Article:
Estimating safety performance trends over time for treatments at intersections in Florida

Jung Han Wang, Mohamed A. Abdel-Aty, Juneyoung Park, Chris Lee, Pei Fen Kuo

Research output: Contribution to journalArticlepeer-review

14 Citations (Scopus)


Researchers have put great efforts in quantifying Crash Modification Factors (CMFs) for diversified treatment types. In the Highway Safety Manual (HSM), CMFs have been identified to predict safety effectiveness of converting a stop-controlled to a signal-controlled intersection (signalization) and installing Red Light Running Cameras (RLCs). Previous studies showed that both signalization and adding RLCs reduced angle crashes but increased rear-end crashes. However, some studies showed that CMFs varied over time after the treatment was implemented. Thus, the objective of this study is to investigate trends of CMFs for the signalization and adding RLCs over time. CMFs for the two treatments were measured in each month and 90-day moving windows respectively. The ARMA time series model was applied to predict trends of CMFs over time based on monthly variations in CMFs. The results of the signalization show that the CMFs for rear-end crashes were lower at the early phase after the signalization but gradually increased from the 9th month. On the other hand, the CMFs for angle crashes were higher at the early phase after adding RLCs but decreased after the 9th month and then became stable. It was also found that the CMFs for total and fatal/injury crashes after adding RLCs in the first 18 months were significantly greater than the CMFs in the following 18 months. This indicates that there was a lag effect of the treatments on safety performance. The results of the ARMA model show that the model can better predict trends of the CMFs for the signalization and adding RLCs when the CMFs are calculated in 90-day moving windows compared to the CMFs calculated in each month. In particular, the ARMA model predicted a significant safety effect of the signalization on reducing angle and left-turn crashes in the long term. Thus, it is recommended that the safety effects of the treatment be assessed using the ARMA model based on trends of CMFs in the long term after the implementation of the treatment.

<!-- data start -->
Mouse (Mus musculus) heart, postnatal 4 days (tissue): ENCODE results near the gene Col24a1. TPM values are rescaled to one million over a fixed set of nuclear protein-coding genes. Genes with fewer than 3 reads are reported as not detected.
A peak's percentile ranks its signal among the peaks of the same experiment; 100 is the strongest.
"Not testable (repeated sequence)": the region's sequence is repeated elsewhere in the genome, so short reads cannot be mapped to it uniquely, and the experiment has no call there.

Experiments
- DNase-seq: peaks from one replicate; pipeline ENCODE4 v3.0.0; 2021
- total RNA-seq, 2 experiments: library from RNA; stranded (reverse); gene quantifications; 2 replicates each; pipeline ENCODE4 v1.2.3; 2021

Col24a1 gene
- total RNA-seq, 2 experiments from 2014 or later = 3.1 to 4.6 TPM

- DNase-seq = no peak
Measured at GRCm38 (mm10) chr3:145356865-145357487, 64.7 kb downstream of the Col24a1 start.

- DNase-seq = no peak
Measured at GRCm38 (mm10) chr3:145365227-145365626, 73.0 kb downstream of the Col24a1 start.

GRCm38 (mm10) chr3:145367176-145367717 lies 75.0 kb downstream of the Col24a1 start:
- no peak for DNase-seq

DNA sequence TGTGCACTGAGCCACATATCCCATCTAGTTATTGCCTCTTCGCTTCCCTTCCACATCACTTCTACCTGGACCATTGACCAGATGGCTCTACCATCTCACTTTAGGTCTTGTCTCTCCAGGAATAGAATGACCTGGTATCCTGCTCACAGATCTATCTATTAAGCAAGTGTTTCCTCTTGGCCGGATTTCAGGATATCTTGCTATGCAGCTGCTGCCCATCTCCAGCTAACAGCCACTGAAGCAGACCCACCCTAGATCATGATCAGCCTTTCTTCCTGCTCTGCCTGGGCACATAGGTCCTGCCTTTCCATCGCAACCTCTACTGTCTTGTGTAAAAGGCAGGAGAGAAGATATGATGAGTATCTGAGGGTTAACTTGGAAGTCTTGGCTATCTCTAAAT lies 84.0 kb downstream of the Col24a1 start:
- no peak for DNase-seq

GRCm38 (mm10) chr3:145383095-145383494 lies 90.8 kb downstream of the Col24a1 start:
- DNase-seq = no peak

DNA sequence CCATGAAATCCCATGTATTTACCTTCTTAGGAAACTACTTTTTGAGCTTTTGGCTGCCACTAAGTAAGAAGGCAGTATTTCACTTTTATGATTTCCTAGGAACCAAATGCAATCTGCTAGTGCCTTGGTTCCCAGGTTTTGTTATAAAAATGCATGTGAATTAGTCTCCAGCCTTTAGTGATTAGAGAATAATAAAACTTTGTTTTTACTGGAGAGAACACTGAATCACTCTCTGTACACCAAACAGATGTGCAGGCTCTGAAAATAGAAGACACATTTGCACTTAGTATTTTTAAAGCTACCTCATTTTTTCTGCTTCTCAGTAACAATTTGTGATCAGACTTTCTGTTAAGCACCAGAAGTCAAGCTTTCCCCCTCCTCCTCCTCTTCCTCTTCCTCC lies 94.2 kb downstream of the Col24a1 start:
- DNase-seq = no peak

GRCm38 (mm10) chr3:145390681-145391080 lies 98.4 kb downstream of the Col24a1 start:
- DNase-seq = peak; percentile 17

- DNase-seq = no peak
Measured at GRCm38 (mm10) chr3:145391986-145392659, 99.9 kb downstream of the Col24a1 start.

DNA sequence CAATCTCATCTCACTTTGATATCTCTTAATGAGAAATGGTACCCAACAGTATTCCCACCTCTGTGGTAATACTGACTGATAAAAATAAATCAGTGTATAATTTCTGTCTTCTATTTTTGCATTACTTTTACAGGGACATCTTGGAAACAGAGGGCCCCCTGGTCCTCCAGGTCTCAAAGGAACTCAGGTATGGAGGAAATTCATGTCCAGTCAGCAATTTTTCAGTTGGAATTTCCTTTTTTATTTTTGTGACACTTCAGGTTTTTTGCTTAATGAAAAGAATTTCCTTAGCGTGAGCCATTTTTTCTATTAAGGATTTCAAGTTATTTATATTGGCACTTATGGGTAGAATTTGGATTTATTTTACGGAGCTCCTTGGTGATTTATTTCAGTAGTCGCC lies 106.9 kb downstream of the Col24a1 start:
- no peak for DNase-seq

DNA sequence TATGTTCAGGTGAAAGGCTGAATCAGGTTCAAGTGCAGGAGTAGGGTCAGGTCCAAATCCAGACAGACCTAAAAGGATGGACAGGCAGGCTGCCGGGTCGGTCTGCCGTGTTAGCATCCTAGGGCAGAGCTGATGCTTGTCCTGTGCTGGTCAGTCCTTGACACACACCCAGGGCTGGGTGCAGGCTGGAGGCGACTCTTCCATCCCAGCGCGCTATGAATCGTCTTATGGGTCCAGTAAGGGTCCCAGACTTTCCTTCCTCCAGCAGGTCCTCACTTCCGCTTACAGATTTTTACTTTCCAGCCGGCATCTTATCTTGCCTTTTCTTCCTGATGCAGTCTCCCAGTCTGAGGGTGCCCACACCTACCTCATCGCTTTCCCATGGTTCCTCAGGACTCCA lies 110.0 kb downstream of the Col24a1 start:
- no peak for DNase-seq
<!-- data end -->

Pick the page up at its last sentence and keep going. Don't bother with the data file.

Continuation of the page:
Original languageEnglish
Pages (from-to)37-47
Number of pages11
JournalAccident Analysis and Prevention
Publication statusPublished - 2015 Jul 1

All Science Journal Classification (ASJC) codes

  • Human Factors and Ergonomics
  • Safety, Risk, Reliability and Quality
  • Public Health, Environmental and Occupational Health


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